Because then we can really talk.


  1. la contessa

    So beautiful, Mella….oh my heart. Funny — the word “ruin” is a trigger for me too! You’re such a conscious and loving mama. Your little brood is blessed to have you. xo

  2. Love this. My daughter is almost six and is constantly fighting for her place among her spirited two-year-old brother. So I know just what you are going through. I do wish we could go back in time and take things back. Good thing children are resilient. But don’t beat yourself up about it.

    You are not just a good mommy, you are an excellent one.

    • Thank goodness for resiliency! I know that I turned out just fine and my parents and I are close now, even though we had rough patches.

      I’m hopeful that my children will be able to say the same when they’re my age. In the meantime, I’m fine with eating some humble pie now and then, giving them the opportunity to practice forgiveness toward me.

      (And hopefully, the more practice I have at this whole parenting thing, the better I’ll get at holding that tongue of mine.)

      • Funny story – a while back I was drinking wine from a plastic cup (what? why?) and my daughter asked what it was. I suppose I felt guilty somehow that I was drinking on a weeknight or something because I just muttered that it was grape juice. “Well is it grape juice or is it wine?” she pressed. Then, I totally lied and said it was just juice, and that she was to eat her spinach, and to not ask so many questions. That night I busted in while her father was reading her stories to apologize. I told her I lied, and that it was wine, and that I was so sorry. She just shrugged and won’t ever remember that conversation, but I will.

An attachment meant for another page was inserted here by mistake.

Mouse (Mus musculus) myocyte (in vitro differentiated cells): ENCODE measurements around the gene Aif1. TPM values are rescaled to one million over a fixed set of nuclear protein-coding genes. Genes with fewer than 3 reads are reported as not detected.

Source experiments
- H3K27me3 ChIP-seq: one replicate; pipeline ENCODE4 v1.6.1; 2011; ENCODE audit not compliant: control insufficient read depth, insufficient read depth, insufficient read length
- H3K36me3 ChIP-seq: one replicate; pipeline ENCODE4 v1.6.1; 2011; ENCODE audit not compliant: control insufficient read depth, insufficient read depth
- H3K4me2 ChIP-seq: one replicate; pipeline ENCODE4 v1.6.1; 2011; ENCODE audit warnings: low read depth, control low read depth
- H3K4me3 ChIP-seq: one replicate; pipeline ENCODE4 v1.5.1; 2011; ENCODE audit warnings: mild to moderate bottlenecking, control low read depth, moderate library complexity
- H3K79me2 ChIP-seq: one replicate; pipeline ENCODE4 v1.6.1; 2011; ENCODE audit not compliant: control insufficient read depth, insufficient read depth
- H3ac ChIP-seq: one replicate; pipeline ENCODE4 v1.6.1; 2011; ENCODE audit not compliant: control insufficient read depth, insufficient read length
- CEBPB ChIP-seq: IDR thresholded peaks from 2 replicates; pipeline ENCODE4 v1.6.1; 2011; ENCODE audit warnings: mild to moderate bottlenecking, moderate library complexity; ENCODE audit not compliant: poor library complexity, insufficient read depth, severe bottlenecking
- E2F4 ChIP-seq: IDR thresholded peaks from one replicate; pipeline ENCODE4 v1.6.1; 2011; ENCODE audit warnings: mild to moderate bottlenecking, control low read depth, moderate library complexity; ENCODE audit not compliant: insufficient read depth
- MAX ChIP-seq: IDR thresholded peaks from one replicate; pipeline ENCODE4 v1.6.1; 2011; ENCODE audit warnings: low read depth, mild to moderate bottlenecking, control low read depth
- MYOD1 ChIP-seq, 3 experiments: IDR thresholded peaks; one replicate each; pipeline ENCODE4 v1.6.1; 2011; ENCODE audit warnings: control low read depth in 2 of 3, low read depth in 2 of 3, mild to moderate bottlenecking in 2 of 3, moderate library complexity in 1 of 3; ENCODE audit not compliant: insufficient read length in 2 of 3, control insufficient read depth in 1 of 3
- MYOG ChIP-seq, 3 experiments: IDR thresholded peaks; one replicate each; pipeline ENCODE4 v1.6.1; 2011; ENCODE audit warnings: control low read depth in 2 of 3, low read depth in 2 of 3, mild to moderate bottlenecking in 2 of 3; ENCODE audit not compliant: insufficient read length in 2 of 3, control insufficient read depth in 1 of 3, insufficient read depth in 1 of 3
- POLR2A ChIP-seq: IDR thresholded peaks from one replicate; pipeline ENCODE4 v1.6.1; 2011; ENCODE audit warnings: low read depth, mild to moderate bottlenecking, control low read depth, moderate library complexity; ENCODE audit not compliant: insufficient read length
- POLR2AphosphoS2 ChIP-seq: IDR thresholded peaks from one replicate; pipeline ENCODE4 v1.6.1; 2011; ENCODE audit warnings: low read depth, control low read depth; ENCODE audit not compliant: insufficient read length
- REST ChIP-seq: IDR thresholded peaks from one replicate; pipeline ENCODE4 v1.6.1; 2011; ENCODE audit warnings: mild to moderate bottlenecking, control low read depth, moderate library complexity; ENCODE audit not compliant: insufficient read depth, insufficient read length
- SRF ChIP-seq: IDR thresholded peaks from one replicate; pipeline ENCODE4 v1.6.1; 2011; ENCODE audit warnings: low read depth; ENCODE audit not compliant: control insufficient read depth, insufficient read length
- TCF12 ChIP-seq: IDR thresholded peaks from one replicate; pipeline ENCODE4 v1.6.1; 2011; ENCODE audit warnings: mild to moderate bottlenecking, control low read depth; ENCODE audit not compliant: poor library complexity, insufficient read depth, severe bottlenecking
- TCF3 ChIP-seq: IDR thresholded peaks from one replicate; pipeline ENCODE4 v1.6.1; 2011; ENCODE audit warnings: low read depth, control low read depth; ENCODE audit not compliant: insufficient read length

And dangit — just today I told my son to “never, never hit” when he tried to swing at me in a wild slapping fashion and then I bopped him lightly on the behind when he wouldn’t sit at the table at dinner. What a horrible double standard!

        Maybe when our children are about 20 we’ll finally get it.

  3. Oh yes…. oh yes… oh yes…
    You hit the nail on the head. These kids ARE good. They are not ruining things…. but man it feels like it sometimes. And again, I remember hearing the same words from my parents, and how much it hurt. And now I know why mom had to go be by herself for a while after she flew off the handle… and we’ve talked about it. It’s hard to write a comment when I’m crying 🙂 xoxo

    • My mother tells me of how when I was about four she all out lost it and yelled at me to go ahead and find another home if I was so miserable (or something to that effect.)

      And somehow, I don’t remember this exchange at all and we turned out just fine.

      It’s amazing how having children brings us closer to and more like our parents, in good ways (and, in instances like this, bad.) I just remember always wanting an apology as a child, after a parent flew off the handle. Nothing huge – just a word or two to let me know that though I had messed up, they did too.

      I’m trying to be conscious of that with my children. More than apologizing though, I find myself telling them, “I’m still a work in progress too.”